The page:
In the game of politics, it can seem as if everything, and everyone, is a pawn. Mrs Cameron’s piece has not solidified her husband’s status as a caring and sincere human being. It has achieved the very opposite.

Double Standards In Language Minimize The Sexual Abuse Of Males

We feel a little odd writing this, but we have a news item here which we feel will make our male readers rather happy. Not because it involves the sexual abuse of males, of course, but because it is an article which highlights a double standard which effectively minimises female on male abuse. And that double standard can be found in the way we use language to describe women who have sex with boys.

The article, written by Jim Struve, a clinical social worker and co Chair of Male Survivor, starts by referring to a case in which a school teacher in America has allegedly had sex with three of her pupils, all boys. The item talks about the use of the word “relationship” when talking about this kind of abuse and how language influences our response to trauma. The piece also tells us that 1 in 4.5 males will experience some form of sexual victimization during their lifetime, and that this often occurs during childhood.

It’s an interesting read, which highlights the sometimes unconscious ways in which we describe sexual relationships.

Child Abuse Inquiry: Chair Under Fire For Marginalising Victims Of Abuse

Last month, whilst being questioned by the Home Affairs Committee, Lowell Goddard, new Chair for the Child Abuse Inquiry tentatively suggested the creation of a separate panel for survivors and victims of child abuse. She also explained her desire to create a separate panel to that of the core Inquiry panel – and it is this reasoning that has this week ignited a new row.

Although Justice Goddard offered up the suggestion of a standalone panel for survivors and victims in order to give them a voice within the Inquiry, she also clarified her decision not to integrate them onto the core panel. The reason she gave was that she felt they would not be impartial investigators, and therefore a potential source of difficulty for the Inquiry.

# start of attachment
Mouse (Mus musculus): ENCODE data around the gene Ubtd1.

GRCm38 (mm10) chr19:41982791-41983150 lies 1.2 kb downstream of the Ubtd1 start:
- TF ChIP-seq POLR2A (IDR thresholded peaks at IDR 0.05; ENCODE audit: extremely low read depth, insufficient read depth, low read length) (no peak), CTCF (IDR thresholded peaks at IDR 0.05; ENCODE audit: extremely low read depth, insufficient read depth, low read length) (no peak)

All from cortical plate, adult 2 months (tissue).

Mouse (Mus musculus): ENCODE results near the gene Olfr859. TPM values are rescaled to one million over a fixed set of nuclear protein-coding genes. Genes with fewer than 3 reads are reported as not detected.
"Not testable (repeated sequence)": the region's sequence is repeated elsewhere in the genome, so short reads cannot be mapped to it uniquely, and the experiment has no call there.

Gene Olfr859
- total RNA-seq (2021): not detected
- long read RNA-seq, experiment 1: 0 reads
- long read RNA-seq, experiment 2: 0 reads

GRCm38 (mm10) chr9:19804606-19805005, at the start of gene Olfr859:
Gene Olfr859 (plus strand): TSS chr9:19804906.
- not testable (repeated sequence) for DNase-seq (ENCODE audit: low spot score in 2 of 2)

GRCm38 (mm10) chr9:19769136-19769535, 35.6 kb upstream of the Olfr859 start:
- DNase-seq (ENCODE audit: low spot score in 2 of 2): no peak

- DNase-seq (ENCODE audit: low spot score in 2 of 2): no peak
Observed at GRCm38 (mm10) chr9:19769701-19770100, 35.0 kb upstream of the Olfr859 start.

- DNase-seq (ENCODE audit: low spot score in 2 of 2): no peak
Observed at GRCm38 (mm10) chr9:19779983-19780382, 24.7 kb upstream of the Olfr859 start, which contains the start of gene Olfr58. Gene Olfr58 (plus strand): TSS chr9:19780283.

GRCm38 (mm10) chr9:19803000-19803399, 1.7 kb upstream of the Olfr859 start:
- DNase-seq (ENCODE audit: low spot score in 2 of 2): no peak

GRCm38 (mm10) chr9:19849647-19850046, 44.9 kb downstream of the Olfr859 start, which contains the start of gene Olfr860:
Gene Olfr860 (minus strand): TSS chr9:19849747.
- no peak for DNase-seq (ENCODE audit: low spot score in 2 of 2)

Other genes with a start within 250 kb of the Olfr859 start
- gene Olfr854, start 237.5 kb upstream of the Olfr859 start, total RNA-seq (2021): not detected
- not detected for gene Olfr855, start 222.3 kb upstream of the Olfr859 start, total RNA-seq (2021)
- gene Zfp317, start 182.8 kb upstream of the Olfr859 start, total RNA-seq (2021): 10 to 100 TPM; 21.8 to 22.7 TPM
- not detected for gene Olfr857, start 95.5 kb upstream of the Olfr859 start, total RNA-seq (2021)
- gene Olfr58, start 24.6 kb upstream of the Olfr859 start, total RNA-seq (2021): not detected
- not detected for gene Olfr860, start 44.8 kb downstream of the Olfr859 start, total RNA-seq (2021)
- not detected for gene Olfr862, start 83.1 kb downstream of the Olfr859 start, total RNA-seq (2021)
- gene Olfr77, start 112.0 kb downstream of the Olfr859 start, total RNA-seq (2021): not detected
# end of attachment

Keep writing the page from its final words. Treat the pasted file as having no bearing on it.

This morning victims have lashed out at Goddard and Home Secretary Theresa May for what they feel is a marginalisation of their role in an Inquiry which needs them and a decision which, they argue, is prejudicial. Currently, survivors and victims are not prevented from acting as judges or jurors in abuse cases under British Law so why have they been excluded from the central Inquiry panel?

The previous panel, which was an integrated board that included survivors of abuse, was disbanded after months of internal rows and a very public altercation between legal counsel to the Inquiry Ben Emmerson QC and panel member Sharon Evans, a survivor of abuse herself. Graham Wilmer, another former panel member and a survivor of abuse, was also the subject of criticism after an email he sent to a victim of abuse left the victim feeling highly distressed. What followed was a very visible change in panel makeup and background – the new Inquiry panel is heavily dominated by legal minds and of course, no survivors in sight.

Goddard’s comment about survivors’ objectivity at the Committee meeting last month was telling. Given past embarrassing scraps amongst panel members, legal counsel to the Inquiry, Emmerson, who at the time was effectively Inquiry Chair for procedural and other purposes, may have been tempted to throw his new found weight into the debate on the creation of a new panel and suggest a lawyer-dominated and survivor free board to minimise conflicts and disagreements. That action, regardless of its provenance, has now cost the Inquiry dearly.

A campaign to force a U-turn on the proposed membership criteria for the Inquiry Panel has been signed by over 200 survivors, whistleblowers and child protection professionals. It has also been backed by Michael Mansfield QC who at one stage was the survivor’s and victims’ favourite to hold the position of Inquiry Chair. In an open letter to the Home Secretary, the group expresses dismay at current Chair, Goddard’s view that survivors and victims lack sufficient objectivity to be quasi-judicial members of the Inquiry.

The Inquiry must get a handle on survivors and their culture before it is too late. For Home Office officials to still take the view, after these many months, that survivors and victims of abuse are at best a homogeneous group and at worst, dysfunctional and disruptive cogs in their investigative machinery, is a mistake. The secret to a succesful panel does not lie in excluding survivors, but in creating a panel with excellent chemistry, and that must include the right survivors for the task at hand.